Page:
A couple of weeks ago Dear Author received a number of emails congratulating us on being nominated for different categories of the BBAW, the Book Blogger Appreciation Award. (THANK YOU! to those who nominated us). This award was set up by a blogger by the handle, My Friend Amy, last year and burgeoned into a great event for 2009. As a blogger who has run contests and the tournament, DABWAHA, I know how difficult and challenging this must be to run and it certainly deserves kudos for that.
The award program is in its nascency. Over 1,000 nominations were made and anyone could self nominate. Emails were then sent to the nominees which told them in which category they were nominated and then asked for three things:
- five posts that exemplified the category
- Other Social networks you use to promote your blog
- Any challenges or memes you host for the book blogging community.
The five posts would then be judged by a panel and you would be shortlisted but you could not be shortlisted in more than one category. When the initial notices were sent, we were given about 72-24 hours (it varied from nomination to nomination) to return our top five blog posts in the various categories.
The categories were confusing and duplicative. While Amy was very receptive to email queries the information was sparse. For example, Dear Author was nominated in Best Reviews and Best General Review Blog along with a few other categories. Frankly, there are simply too many categories (an issue I have with the Romantic Times Awards). We collated our reviews/posts as best as possible but there was no time frame limitation or content limitation (i.e. the post could be a guest post and not one authored by the specific blogger).
Over the weekend, a blogger noted that one of the nominees, nominated in several categories, was someone who took money for a review. This blogger was offended by the notion that a blogger appreciation award would include someone who took money for review. The response of BBAW was this blogger would not make it past the judging panel but that the blogger would not be removed from consideration.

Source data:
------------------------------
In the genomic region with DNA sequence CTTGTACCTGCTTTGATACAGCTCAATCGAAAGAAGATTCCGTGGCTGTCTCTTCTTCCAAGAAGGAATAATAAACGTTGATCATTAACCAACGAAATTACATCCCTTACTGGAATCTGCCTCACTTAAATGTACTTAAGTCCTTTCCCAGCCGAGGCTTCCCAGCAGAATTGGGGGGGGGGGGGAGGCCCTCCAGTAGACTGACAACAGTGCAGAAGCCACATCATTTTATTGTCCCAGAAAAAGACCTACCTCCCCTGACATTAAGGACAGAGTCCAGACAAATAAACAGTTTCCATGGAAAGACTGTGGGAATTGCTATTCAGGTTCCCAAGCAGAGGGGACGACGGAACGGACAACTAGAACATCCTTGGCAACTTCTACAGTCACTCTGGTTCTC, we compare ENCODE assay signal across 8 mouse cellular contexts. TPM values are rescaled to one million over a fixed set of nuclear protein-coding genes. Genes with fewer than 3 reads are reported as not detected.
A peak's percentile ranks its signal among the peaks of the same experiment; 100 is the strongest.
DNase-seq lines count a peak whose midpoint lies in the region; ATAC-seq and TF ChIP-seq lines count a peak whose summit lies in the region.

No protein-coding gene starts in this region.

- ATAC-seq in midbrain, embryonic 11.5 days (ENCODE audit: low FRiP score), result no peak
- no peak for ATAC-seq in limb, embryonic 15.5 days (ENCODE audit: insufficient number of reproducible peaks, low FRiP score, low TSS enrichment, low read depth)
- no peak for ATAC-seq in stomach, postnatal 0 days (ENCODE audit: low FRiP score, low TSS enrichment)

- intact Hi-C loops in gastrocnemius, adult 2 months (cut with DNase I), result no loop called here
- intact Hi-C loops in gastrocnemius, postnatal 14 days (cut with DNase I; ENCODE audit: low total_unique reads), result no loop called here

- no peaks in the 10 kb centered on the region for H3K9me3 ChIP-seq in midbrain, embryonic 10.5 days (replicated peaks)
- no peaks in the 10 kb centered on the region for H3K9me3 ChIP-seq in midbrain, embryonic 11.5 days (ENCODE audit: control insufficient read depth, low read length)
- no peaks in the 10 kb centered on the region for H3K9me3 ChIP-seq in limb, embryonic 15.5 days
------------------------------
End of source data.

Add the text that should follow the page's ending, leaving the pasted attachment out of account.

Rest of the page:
This raises a host of concerns, none of which are related to the issue of paid reviewing, which I will get to below. First, there was some suggestion that the blogger had self nominated. If you are going to accept self nominations, I don’t think it is appropriate to reveal who self nominated and who did not. Second, if the blogger’s nomination is so easily dismissed in the judging panel it seems that it is not just the content that the judging panel is considering. In other words, what if the paid reviewer blog posts were stellar?
The entire thing came full circle when My Friend Amy posted about the Dark Side of Twitter and how public criticism of the BBAW caused her to react hastily. She commented that that the original blogger did not have Amy’s best interests at heart or the blogging community when making the criticisms and that “I didn’t have money on the line, only my reputation. Sadly, I know that I have lost this with some people I respect.” The fact is that Amy’s reputation is not tied to criticism of BBAW because if that were true, it would make the inverse also true: that the success of BBAW inflates Amy’s reputation. I am certain that BBAW is not intended to glorify or defame one person, but rather celebrate the success of the community.
As with any new and emerging entity, there are growing pains. Criticism of the BBAW is not criticism of Amy personally but rather of a public entity meant to represent something for the book blogging community. In order for it to be robust and meaningful award, it must withstand criticism.
For all these reasons, Dear Author has withdrawn itself from BBAW, not because it isn’t a worthy award or because we don’t support community blogging but because the award is something we just would not feel comfortable accepting if we should win (I know that sounds presumptuous because against 1000 nominations with heavyweights like Ron Hogan, Sarah Weinman, Smart Bitches and the like there was a very good chance we wouldn’t even be shortlisted).
I don’t know if I agree with the exclusion of paid reviewers or whether I agree with the inclusion. The blog awards are for things as diverse as the best “meme” and the most extravagant giveaways. I can’t imagine why a paid reviewer should be excluded from something like that. It doesn’t appear that all the categories are devoted to reviewing, indeed, many are not.
I don’t know what BBAW is purported to represent or the guidelines by which content/blogger/nomination is judged. I suspect that as time goes on all these things will become transparent. Ultimately, we simply do not know enough about the award and what it stands for and who it purports to represent to be able to participate.
Tomorrow, I am going to blog about book reviewing and money.